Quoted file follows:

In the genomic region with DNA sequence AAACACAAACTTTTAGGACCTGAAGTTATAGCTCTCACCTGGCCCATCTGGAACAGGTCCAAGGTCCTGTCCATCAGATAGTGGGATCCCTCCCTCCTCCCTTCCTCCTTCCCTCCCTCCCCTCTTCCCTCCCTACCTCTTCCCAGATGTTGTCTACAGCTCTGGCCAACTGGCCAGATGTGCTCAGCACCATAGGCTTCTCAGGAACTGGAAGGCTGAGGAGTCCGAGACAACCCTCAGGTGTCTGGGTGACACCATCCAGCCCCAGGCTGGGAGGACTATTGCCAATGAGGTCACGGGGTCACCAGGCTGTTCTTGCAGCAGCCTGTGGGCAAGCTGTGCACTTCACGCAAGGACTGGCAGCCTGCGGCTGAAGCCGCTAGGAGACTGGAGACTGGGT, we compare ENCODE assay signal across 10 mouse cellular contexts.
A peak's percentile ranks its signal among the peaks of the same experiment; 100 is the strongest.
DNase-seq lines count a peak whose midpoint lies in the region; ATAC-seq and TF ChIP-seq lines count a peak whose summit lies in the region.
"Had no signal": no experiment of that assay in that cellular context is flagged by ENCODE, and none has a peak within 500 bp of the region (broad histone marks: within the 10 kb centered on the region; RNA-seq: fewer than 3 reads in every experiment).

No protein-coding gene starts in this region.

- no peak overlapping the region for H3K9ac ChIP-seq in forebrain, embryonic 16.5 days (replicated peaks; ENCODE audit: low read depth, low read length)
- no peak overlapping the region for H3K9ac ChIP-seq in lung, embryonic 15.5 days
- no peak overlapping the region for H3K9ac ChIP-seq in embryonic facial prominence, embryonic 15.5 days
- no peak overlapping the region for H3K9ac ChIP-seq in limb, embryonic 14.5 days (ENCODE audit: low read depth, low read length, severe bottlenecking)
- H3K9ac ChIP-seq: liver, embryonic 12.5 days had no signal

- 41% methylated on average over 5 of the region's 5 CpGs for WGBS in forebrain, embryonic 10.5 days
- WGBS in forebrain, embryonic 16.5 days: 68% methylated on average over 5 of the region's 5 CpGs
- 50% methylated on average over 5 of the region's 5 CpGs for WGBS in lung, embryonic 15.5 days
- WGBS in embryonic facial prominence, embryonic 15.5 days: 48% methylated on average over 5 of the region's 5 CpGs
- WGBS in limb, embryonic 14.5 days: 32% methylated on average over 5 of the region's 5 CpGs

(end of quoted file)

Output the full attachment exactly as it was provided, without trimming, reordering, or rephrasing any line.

In the genomic region with DNA sequence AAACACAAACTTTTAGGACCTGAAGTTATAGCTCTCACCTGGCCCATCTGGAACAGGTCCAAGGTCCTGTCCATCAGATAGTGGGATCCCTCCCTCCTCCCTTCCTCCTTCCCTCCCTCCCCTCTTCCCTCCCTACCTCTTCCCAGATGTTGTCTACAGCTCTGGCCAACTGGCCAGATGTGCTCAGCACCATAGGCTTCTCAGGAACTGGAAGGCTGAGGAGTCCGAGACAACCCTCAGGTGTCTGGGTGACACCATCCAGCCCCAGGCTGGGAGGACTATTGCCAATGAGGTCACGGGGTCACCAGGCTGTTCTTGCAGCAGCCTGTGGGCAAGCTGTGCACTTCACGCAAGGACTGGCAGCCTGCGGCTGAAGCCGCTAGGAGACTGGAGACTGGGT, we compare ENCODE assay signal across 10 mouse cellular contexts.
A peak's percentile ranks its signal among the peaks of the same experiment; 100 is the strongest.
DNase-seq lines count a peak whose midpoint lies in the region; ATAC-seq and TF ChIP-seq lines count a peak whose summit lies in the region.
"Had no signal": no experiment of that assay in that cellular context is flagged by ENCODE, and none has a peak within 500 bp of the region (broad histone marks: within the 10 kb centered on the region; RNA-seq: fewer than 3 reads in every experiment).

No protein-coding gene starts in this region.

- no peak overlapping the region for H3K9ac ChIP-seq in forebrain, embryonic 16.5 days (replicated peaks; ENCODE audit: low read depth, low read length)
- no peak overlapping the region for H3K9ac ChIP-seq in lung, embryonic 15.5 days
- no peak overlapping the region for H3K9ac ChIP-seq in embryonic facial prominence, embryonic 15.5 days
- no peak overlapping the region for H3K9ac ChIP-seq in limb, embryonic 14.5 days (ENCODE audit: low read depth, low read length, severe bottlenecking)
- H3K9ac ChIP-seq: liver, embryonic 12.5 days had no signal

- 41% methylated on average over 5 of the region's 5 CpGs for WGBS in forebrain, embryonic 10.5 days
- WGBS in forebrain, embryonic 16.5 days: 68% methylated on average over 5 of the region's 5 CpGs
- 50% methylated on average over 5 of the region's 5 CpGs for WGBS in lung, embryonic 15.5 days
- WGBS in embryonic facial prominence, embryonic 15.5 days: 48% methylated on average over 5 of the region's 5 CpGs
- WGBS in limb, embryonic 14.5 days: 32% methylated on average over 5 of the region's 5 CpGs